As for what microstock agencies to join, you would do well to look at our Best Microstock Agency list and try as many as you can. Different ones work better with different portfolios.

In summary, does it make sense to be iStock exclusive in 2018? From our perspective, almost certainly not. But you also don’t have to leave them entirely. Staying on as an independent might be a good move (you can read our general iStock Contributor Review) to continue having them as an income stream.

Leaving behind iStock as an exclusive artist may be hard if you’ve been with them a long time. But it may just be the right move. Reapply yourself to learn how the other agencies work and get uploading. You may be pleasantly surprised by the results.

Are you an iStock exclusive in this situation? Thought of other questions iStock exclusive’s should consider? Leave your thoughts for others below.

10 replies
  1. KIM
    KIM says:

    My name is Kim, and I have been contributing to stock photography /illustration since November 2004.

    I started with one company and became an exclusive Contributor with them, I remember the excitement Back Then with my first download being $.10, I also remember In those days there was such a community spirit and everybody was Happy… the contributors Were happy the company was happy it was a great time.

    I had made it as far as diamond and my income ranged anywhere from $900 to an occasional 1500 in a month with only one agency!

    Over a year ago that agency I was with completely changed how they calculate royalties and due to this change I saw my income from that agency gradually dwindle Down to half what it was and less as prices also increased and the overall economy as well as my lack of new content.

    I decided to cancel my exclusivity with that particular agency as I learned a lesson about depending so much on one agency being able to pull the rug out from under you.

    I am now in the process of branding myself With my own website http://www.kimscreativehub.com and logo, which is an exciting and fun process.

    What happened to my income when I dropped my exclusively back in June 2012, well, I lost half of what I had left on a monthly basis with them, I am starting to make ground back now, also, I am still adding the rest of my portfolio to the other agencies .

    Do I regret the switch, no I feel like I have more opportunities going this direction, and not having all my eggs in one basket I think leaves me less vulnerable to having being so affected by one company and what they decide to do.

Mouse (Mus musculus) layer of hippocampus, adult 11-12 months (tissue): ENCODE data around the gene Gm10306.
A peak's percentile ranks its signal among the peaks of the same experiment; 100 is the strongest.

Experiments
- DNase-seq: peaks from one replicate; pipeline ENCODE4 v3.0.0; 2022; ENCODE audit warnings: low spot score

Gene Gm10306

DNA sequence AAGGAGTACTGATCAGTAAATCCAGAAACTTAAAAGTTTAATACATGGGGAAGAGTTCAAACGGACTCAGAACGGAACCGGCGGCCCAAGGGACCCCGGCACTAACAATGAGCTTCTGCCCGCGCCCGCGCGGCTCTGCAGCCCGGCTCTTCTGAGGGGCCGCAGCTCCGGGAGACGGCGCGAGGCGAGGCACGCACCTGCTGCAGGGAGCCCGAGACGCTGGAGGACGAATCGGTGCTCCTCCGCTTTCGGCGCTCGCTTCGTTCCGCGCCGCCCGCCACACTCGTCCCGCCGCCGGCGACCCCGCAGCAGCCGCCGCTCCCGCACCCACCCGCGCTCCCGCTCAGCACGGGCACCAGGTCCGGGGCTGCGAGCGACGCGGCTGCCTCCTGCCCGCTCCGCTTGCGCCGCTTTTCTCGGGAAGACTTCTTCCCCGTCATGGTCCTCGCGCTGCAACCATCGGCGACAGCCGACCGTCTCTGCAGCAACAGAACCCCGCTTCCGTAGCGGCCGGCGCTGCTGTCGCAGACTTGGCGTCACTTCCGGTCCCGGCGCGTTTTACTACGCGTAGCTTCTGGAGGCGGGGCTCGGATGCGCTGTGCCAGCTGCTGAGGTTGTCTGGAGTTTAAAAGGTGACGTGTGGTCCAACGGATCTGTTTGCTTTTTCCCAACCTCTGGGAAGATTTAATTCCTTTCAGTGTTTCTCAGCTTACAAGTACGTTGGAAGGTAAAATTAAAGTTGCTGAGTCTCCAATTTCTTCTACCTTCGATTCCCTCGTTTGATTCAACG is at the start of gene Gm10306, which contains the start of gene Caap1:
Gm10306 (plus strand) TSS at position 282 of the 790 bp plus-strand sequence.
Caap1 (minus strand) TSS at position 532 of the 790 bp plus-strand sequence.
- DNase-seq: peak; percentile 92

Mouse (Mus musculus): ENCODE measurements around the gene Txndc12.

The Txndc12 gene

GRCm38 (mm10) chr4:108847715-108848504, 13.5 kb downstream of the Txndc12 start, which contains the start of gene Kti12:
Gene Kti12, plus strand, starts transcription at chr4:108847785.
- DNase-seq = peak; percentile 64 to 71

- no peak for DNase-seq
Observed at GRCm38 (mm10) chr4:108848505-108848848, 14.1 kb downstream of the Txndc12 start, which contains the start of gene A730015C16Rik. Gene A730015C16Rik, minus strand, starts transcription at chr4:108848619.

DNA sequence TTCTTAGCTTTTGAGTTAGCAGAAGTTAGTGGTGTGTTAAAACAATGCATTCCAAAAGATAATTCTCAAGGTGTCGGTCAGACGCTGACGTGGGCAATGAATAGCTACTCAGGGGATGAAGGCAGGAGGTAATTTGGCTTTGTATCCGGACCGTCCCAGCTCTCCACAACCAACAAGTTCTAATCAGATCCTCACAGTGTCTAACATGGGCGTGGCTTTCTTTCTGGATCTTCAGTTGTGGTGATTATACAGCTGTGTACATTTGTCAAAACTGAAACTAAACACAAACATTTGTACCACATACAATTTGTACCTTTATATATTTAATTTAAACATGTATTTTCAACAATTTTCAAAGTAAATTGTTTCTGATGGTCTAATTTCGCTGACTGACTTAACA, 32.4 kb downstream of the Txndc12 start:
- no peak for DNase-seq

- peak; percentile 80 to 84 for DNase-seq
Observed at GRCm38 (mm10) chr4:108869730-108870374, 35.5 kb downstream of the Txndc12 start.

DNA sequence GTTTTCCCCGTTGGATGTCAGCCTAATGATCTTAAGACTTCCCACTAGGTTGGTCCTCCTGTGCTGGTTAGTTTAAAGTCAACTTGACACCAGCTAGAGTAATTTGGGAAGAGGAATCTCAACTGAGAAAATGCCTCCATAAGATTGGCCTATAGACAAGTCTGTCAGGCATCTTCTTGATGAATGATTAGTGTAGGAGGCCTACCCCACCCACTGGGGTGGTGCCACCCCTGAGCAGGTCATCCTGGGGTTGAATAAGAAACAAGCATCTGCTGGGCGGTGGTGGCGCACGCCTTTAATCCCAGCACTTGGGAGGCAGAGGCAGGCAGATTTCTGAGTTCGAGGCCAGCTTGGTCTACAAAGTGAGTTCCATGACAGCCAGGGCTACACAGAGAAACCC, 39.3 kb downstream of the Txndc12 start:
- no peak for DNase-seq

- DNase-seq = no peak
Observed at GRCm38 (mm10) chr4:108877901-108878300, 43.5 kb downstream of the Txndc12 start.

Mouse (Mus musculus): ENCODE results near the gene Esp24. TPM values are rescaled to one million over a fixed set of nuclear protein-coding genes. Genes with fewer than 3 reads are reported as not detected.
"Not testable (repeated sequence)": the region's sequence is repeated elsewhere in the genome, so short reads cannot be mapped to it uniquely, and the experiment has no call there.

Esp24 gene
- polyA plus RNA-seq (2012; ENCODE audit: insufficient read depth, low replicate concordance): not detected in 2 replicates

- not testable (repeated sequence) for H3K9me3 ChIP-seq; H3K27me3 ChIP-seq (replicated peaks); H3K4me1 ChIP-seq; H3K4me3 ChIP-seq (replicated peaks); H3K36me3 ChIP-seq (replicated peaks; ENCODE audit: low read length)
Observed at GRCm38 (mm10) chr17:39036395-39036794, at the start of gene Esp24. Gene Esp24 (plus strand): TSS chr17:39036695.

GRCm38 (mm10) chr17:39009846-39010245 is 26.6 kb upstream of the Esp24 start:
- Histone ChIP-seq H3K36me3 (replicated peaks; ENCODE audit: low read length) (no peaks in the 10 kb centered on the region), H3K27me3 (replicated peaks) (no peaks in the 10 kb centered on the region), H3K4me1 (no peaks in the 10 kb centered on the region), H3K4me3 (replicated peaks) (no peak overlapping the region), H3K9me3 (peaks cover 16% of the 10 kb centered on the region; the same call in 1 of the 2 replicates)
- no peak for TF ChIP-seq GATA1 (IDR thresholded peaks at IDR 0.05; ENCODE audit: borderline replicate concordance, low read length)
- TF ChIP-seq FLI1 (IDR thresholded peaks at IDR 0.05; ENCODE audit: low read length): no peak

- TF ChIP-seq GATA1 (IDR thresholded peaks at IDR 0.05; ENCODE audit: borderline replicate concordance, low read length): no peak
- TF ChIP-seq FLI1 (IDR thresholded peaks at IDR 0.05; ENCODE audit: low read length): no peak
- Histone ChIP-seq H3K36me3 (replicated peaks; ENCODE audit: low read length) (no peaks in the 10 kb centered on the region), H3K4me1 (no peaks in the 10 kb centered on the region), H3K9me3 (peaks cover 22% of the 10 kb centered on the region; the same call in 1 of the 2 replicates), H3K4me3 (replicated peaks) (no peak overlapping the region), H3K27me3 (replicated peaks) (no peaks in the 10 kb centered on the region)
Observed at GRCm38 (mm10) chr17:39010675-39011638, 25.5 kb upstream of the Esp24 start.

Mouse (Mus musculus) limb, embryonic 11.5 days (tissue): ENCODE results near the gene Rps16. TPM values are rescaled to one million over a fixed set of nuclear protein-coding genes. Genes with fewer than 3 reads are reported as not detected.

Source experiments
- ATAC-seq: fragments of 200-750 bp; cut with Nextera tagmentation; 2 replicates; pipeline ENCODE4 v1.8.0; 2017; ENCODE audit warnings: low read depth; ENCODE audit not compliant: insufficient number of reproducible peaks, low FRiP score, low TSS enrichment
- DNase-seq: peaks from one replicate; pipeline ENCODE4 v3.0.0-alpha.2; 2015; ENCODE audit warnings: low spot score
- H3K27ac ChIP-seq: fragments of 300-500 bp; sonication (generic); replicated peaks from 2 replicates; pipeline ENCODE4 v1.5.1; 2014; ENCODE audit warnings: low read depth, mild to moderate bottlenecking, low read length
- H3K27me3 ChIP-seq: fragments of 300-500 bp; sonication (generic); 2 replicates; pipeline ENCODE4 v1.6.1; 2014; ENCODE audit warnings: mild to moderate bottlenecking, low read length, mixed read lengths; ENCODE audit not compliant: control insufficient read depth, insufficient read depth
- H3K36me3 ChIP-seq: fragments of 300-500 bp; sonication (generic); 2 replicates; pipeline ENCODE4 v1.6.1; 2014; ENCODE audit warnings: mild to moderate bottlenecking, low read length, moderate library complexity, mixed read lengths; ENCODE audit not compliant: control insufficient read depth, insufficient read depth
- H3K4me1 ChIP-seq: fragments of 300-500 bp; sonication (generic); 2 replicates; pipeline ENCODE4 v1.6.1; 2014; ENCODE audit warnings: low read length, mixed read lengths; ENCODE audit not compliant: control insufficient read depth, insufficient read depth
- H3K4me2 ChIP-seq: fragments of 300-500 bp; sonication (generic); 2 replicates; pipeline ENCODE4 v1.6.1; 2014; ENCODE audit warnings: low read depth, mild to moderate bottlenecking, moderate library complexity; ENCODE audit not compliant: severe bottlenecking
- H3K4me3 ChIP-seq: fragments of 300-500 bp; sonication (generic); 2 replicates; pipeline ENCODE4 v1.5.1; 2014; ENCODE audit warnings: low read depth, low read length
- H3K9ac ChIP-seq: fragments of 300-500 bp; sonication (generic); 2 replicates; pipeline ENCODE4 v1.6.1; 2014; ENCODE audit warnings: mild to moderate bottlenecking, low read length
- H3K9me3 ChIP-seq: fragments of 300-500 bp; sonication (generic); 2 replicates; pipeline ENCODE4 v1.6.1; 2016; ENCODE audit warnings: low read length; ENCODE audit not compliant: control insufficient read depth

I would like to say a big thanks to Tim of Microstockman, he has done an awesome job with this website and article and I’m very thankful that he started the conversation about this subject and I look forward to everyone’s comments :)

    • MicrostockMan
      MicrostockMan says:

      Thanks a lot Kim for taking the time to comment so thoroughly. Very interesting to learn a little more about how your income was affected, glad it is starting to pick back up for you again.

      I notice you have only put a fraction of your portfolio online with the agencies you have joined since leaving exclusivity, such as Shutterstock and Depositphotos. I am curious as to what your reasoning is to starting off slowly, rather than getting as much of your port online as possible right away (as I mentioned in the post above)? Hope thats not too personal to ask :)

    • MicrostockMan
      MicrostockMan says:

      Hi Gord,

      You are allowed to sign up whenever you want, the problem is SELLING. So you can sign up right away with all the sites, but just make sure you don’t upload content yet. That way you can get all your account info setup, so you can focus on uploading when you are ready.

      Shutterstock is a little different in that they allow you to sign up, have your portfolio “turned off” in the account settings, and then upload as much content as you want so that you are ready to “turn it on” after your 30 days period has ended. That way all your content can be instantly available without breaking your 30-day iStock clause.

      Hope that helps. All the best with it.

  2. Julie
    Julie says:

    Nice blog. With the price raise, I’ll leave exclusivity. I have no choice. I have 3000 photo, since 2004, but selling 5-6 per day maximum since. It was my living. Is not anymore I got to find another job. Make me feel very depressing about istock and how a community with everyone happy, became a business with all contributor frustrated.

    • MicrostockMan
      MicrostockMan says:

      Hi Julie,

      So sorry to hear that after so many years with them you have to make such a difficult decision. It is so sad that so many contributors put in so much effort with iStock, only to have their conditions degraded again and again over time. Amazing that a company can act that way when it relies on a supportive contributor base.

      I really hope that you can make a go of it with the other sites. With 3000+ photos I’m sure you will do well. It may take a year or so, but I wouldn’t be surprised if you catch up and then exceed your former earnings once your portfolio is online for a while.

      Really hope it works out for you and thanks for sharing your thoughts.